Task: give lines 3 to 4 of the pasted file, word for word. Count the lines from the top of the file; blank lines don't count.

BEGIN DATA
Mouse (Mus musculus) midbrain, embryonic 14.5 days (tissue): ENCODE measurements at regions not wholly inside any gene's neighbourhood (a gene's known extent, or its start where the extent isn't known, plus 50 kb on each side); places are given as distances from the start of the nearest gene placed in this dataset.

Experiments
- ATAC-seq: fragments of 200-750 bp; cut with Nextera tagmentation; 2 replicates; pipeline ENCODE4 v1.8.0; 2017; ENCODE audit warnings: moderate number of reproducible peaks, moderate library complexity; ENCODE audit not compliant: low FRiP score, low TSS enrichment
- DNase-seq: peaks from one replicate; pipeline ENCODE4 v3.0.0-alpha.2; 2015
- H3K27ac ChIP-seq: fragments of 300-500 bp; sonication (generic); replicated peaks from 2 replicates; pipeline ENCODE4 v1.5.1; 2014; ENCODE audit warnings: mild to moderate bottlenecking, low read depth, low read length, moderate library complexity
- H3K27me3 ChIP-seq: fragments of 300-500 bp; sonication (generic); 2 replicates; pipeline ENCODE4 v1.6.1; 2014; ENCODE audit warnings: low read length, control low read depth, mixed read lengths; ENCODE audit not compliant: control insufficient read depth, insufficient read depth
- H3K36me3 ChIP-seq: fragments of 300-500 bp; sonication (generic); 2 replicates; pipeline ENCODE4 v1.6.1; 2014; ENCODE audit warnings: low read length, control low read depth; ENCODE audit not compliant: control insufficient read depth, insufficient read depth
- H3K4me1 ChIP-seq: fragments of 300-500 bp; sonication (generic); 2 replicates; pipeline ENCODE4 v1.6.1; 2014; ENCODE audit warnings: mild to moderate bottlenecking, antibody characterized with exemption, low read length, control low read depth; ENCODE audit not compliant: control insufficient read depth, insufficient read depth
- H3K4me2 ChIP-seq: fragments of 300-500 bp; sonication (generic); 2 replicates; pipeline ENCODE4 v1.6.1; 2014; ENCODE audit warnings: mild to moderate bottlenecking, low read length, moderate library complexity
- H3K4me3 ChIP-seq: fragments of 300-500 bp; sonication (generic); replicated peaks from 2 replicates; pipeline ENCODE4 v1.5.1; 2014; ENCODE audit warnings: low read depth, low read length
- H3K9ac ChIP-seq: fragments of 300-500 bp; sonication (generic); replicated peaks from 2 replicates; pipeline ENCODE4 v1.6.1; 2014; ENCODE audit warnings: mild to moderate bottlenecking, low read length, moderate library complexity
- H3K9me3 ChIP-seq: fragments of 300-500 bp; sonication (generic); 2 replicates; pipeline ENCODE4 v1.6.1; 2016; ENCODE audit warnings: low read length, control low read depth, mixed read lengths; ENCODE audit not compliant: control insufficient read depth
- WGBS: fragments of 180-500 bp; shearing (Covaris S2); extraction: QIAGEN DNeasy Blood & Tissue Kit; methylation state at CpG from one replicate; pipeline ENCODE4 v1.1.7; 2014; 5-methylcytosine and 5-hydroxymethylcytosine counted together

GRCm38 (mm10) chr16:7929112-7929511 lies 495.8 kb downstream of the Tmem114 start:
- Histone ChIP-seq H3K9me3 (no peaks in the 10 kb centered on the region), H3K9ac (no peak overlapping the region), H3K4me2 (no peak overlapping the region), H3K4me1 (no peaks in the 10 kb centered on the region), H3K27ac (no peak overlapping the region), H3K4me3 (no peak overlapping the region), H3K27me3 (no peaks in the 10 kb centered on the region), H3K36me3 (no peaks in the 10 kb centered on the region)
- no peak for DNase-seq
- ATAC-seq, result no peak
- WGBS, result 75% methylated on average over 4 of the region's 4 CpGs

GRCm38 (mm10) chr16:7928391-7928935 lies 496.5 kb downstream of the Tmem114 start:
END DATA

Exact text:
- ATAC-seq: fragments of 200-750 bp; cut with Nextera tagmentation; 2 replicates; pipeline ENCODE4 v1.8.0; 2017; ENCODE audit warnings: moderate number of reproducible peaks, moderate library complexity; ENCODE audit not compliant: low FRiP score, low TSS enrichment
- DNase-seq: peaks from one replicate; pipeline ENCODE4 v3.0.0-alpha.2; 2015